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Long ago Florence Nightingale popularized nursing as an essential health care provider focused on caring and infection control with her experiences during the Crimean War. Flash forward to the 21st century, and nursing remains a highly respectable career choice that continues to have a focus on caring and humanity. What has changed over the years is the degree of education, knowledge, and technology that is now also required of nurses to function in a diverse range of work-place environments.  

Continue reading to see how nursing can be full of lifetime learning opportunities for a career that is both diverse and satisfying.


Entry to practice – Undergraduate Studies

Nursing requires a professional commitment to ongoing learning throughout the span of a career. The initial educational requirement to become a licensed Registered Nurse (RN) is typically a four-year degree program to obtain a Bachelor of Nursing or a Bachelor of Science in nursing, depending on the college or university that is attended.  

With an RN/BSN designation, nurses can work in both acute care settings in hospitals or in community settings. Acute care nurse positions range from emergency department or intensive care nursing to in-patient psychiatric care nursing or becoming a labor and delivery. For many specialty areas of nursing, such as labor and delivery, an additional specialty certificate may be expected. However, many hospitals will allow nurses to start working and gain on-the-job experience while completing a specialty certificate part-time. Specialty programs are typically no longer than one year in duration, if not less.


Graduate Studies – Master in Nursing

After undergrad studies are completed, nurses may choose to further their education and complete a two-year, full-time Master in Nursing (MN) or a Master of Science in Nursing (MSN) program. Many nurses will choose to get real-life experience before moving forward with a master’s program. By first getting on-the-job experience, nurses can synthesize their practical experiences with the theoretical concepts reviewed in a graduate-level program, allowing meaningful and integrated learning of theory with praxis. Completing a master’s program can prepare nurses to work in research, leadership, and higher educational settings.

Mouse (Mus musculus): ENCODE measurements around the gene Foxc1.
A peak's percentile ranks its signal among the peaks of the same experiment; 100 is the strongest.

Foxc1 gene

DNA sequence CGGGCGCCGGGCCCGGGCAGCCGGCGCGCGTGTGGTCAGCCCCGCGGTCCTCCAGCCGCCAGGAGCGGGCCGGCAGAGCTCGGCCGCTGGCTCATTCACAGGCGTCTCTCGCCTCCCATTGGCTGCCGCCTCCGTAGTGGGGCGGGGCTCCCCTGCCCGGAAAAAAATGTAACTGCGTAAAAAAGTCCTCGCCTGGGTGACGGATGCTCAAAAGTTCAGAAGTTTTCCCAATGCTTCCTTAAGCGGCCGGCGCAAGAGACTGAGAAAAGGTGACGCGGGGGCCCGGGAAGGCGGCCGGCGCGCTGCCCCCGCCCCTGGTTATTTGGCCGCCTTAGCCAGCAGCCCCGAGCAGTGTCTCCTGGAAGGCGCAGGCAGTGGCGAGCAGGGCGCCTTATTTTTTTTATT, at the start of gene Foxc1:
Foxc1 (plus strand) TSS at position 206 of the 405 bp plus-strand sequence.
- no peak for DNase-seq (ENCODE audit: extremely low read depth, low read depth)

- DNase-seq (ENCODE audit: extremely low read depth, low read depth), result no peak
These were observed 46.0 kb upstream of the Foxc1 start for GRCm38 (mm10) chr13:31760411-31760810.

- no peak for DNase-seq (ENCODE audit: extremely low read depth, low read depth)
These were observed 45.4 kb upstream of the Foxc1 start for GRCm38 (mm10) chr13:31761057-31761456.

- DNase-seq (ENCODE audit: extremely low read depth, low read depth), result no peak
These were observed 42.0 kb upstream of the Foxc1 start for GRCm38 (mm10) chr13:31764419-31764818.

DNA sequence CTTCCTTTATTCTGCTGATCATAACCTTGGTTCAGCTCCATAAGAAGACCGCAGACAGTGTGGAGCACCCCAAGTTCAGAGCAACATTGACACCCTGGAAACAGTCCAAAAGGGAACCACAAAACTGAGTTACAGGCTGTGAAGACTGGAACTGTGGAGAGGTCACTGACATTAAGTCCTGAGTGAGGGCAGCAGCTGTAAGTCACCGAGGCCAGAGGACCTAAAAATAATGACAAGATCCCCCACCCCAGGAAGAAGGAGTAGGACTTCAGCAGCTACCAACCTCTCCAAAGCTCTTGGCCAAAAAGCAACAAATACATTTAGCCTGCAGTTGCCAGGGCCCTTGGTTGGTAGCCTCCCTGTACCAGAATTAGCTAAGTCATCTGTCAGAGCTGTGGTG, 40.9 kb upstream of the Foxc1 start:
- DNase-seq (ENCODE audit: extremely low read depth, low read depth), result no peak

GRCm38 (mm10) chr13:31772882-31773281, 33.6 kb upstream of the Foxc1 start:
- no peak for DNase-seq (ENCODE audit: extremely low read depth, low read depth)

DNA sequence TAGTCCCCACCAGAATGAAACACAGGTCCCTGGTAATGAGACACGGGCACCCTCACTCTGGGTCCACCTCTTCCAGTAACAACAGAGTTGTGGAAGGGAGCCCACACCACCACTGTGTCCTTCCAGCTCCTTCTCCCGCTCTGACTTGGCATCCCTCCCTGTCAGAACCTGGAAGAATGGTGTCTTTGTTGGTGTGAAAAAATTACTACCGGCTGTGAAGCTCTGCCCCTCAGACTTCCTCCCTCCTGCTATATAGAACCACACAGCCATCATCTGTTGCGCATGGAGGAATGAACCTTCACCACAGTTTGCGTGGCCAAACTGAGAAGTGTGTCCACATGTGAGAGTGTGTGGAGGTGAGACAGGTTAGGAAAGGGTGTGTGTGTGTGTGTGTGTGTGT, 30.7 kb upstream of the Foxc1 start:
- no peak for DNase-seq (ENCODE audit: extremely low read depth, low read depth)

Post-graduate studies – Doctor of Nursing Practice

Nurses with a master’s level education have the option to complete a Doctor of Nursing Practice (DNP) program. At this level, nurses have the opportunity to fine-tune their research skills and choose an area of nursing to focus on for a thesis study. Nurses with a doctorate degree typically find work in research or as professors at universities.


Nurse Practitioner

Another option available for nurses is to become a nurse practitioner (NP). An NP program is either taken through a master’s program or as a post-graduate program once a master’s program is completed. NP studies and resulting careers in advanced clinical positions that are focused in either primary and family care, acute care, pediatric care, women’s health, neonatal care, psychiatric care, or anesthesia. Acute care NPs can further specialize in a range of areas, such as cardiac care, emergency, or neurology to name a few. 

Choosing to become a nurse is more than a job, it’s a career that’s never-ending in learning and experiences. Research is constantly being completed, requiring nurses to stay up to date on the latest best practice guidelines to provide optimal care to patients. No one ever said nursing was easy. It’s not, but it can be rewarding.

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